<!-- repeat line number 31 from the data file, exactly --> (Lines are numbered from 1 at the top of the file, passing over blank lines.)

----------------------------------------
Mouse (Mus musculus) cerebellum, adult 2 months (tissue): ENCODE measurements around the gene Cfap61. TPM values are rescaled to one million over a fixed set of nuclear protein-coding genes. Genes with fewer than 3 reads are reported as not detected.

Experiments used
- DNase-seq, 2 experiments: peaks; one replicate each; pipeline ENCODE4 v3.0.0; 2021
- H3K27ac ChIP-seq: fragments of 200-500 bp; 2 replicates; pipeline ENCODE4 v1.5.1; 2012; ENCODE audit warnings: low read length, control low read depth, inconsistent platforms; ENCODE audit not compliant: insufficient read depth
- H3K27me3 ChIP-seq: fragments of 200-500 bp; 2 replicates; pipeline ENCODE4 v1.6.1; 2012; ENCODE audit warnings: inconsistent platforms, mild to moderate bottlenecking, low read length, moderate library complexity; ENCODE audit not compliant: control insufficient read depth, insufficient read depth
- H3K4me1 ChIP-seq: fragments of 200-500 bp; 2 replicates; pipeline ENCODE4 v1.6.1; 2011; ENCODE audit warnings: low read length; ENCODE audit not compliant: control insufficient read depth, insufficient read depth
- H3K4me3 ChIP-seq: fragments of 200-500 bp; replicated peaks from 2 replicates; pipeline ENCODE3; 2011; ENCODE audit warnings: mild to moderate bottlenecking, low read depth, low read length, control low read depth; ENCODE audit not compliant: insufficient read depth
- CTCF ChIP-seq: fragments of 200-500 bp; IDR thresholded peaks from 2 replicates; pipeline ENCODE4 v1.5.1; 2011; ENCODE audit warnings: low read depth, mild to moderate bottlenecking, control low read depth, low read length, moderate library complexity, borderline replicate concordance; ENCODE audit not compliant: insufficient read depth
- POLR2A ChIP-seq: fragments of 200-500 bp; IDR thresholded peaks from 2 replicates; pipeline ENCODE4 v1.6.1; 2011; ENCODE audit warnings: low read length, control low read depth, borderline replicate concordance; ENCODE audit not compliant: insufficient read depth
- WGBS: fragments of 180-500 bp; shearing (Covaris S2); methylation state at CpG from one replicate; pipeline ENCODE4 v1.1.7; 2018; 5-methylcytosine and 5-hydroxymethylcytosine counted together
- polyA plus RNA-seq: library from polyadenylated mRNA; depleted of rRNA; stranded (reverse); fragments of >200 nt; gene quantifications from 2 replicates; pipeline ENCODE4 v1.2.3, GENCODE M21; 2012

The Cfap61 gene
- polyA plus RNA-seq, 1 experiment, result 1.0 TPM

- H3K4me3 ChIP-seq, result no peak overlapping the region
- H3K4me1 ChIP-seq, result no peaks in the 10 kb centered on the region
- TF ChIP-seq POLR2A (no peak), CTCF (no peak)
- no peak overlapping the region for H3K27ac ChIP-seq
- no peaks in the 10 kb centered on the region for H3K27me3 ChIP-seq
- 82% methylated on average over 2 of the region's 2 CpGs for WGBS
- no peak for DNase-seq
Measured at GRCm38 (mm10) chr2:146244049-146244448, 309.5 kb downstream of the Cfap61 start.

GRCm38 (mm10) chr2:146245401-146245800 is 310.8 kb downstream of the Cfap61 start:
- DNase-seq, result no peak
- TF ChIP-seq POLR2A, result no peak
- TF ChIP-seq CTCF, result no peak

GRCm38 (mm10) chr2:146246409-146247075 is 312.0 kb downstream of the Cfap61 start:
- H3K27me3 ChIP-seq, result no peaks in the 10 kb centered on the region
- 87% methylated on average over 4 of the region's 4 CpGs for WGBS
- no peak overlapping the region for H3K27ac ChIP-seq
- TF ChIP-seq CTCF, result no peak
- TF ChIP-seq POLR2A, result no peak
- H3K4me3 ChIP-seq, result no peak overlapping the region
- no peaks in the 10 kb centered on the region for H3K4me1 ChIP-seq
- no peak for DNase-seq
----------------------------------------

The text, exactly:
- TF ChIP-seq POLR2A, result no peak